Text: Matthew 12.1-14 (Read it here)
He said to them, “If any of you has a sheep and it falls into a pit on the Sabbath, will you not take hold of it and lift it out? How much more valuable is a person than a sheep! Therefore it is lawful to do good on the Sabbath.”
(Matthew 12.11-12, NIV)
Author: Rob Anderson
Earlier this year, our extended family spent a week at a beach house on the Gulf of Mexico. Literally just steps away from the white sands, the breeze coming in from across the ocean, the beautiful sunsets and the peaceful sound of the waves crashing on shore.
The picture you see on this page is the picture of my “breakfast nook” every morning. A cup of coffee in my hand, often times my Bible or a book to read. A lot of time was spent enjoying this view.
But a lot of time was spent ignoring this view, as well.
See, it is difficult for me—and my guess for many of you—to turn everything off and just enjoy the moment. Truth be known, it took several days to get to the point where I could relax enough to fully soak in the scenery. As long as there is wifi, there is work to be done and it is too easy to slip into the habit of making a day of rest a day of regular routine.
The Pharisees understood this. In their attempt to ensure people kept the Sabbath in accordance to God’s laws, they began to apply rule on top of rule on top of even more rule. Their intent was good, but the result was not and as a result, their rules superseded the purpose for the Sabbath: rest and remembrance of the God who made all things.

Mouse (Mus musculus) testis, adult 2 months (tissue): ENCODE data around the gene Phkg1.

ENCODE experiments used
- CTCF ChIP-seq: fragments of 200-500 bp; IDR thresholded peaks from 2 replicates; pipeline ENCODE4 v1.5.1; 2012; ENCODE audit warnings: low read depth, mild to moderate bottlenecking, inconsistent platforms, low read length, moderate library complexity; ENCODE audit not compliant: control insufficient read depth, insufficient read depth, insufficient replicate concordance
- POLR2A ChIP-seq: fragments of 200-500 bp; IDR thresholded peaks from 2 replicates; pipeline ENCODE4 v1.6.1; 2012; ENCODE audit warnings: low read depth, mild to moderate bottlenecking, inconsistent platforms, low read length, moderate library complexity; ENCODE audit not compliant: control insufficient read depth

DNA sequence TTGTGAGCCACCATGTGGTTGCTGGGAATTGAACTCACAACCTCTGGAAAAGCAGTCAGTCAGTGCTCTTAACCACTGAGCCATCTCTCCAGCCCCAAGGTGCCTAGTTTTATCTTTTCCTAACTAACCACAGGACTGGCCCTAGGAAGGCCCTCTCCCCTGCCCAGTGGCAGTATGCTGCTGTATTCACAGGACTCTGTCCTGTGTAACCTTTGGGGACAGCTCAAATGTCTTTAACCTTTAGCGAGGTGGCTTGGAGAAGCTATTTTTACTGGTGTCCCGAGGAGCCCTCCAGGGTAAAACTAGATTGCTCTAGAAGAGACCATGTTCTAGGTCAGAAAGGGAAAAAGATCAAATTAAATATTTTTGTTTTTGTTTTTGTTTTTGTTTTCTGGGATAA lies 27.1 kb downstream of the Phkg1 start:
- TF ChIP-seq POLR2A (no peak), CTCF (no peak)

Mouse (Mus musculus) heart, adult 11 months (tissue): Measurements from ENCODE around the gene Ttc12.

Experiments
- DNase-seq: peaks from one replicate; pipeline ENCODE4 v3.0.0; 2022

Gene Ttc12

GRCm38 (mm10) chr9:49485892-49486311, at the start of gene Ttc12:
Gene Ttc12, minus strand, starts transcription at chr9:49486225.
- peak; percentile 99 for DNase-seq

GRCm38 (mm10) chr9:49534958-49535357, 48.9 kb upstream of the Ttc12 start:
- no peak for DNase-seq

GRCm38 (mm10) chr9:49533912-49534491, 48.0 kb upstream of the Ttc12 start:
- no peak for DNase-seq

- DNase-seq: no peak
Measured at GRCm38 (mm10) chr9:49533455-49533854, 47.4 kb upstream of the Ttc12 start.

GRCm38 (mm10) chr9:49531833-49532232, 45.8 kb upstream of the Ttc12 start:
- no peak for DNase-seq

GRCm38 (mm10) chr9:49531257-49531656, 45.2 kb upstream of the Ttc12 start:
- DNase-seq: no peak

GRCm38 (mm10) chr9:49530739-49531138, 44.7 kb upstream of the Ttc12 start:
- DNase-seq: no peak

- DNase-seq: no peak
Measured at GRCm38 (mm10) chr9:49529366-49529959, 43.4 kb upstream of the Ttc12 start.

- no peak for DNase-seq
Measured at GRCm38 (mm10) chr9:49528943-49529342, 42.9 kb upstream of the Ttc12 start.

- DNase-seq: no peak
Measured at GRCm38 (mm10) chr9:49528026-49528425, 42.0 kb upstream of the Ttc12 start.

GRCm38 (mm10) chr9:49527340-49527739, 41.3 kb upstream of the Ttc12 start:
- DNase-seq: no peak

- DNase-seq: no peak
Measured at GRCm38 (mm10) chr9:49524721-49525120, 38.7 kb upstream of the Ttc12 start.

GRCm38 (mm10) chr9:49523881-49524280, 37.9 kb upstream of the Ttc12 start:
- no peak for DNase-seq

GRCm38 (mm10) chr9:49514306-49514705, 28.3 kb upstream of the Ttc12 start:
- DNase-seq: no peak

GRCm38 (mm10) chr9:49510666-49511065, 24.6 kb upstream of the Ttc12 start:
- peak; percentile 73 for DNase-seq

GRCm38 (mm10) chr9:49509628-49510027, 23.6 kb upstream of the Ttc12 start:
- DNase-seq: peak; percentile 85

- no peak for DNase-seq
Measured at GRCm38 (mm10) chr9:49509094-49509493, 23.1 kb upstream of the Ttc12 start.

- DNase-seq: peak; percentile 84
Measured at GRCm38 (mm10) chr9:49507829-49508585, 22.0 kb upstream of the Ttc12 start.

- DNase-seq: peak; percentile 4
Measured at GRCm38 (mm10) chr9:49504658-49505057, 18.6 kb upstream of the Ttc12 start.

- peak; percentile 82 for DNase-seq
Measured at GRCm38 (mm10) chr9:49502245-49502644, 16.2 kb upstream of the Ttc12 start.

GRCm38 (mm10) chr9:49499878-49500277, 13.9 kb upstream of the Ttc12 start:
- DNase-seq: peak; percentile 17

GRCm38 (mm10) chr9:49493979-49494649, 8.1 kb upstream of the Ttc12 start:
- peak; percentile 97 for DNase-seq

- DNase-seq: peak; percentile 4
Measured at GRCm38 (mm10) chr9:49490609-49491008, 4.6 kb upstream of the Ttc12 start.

As you have read through these daily devotional thoughts during June, I hope you have been encouraged to take a moment of Sabbath here and there.
The work will still be there.
The moment may not.
Why do you think the Jews were so adamant about making rules as to what one could or could not do on the Sabbath? In what ways is this just a natural reaction to following instructions—defining exactly what was required? In what ways does this run counter to the nature of God?
Why is it easier sometimes to follow the specifics of the law than it is to offer mercy? What are some times in your life that you wish you had been shown more mercy than sacrifice? What examples can you give where you wish you had shown more mercy than sacrifice?
In what ways do we as followers of Christ refuse to offer healing for people because they do not fit our definition of what it means to be the kind of people deserving of healing or forgiveness? In what ways do these actions and attitudes cause us to try to play the role of God rather then being individuals pointing others to the sovereign Lord?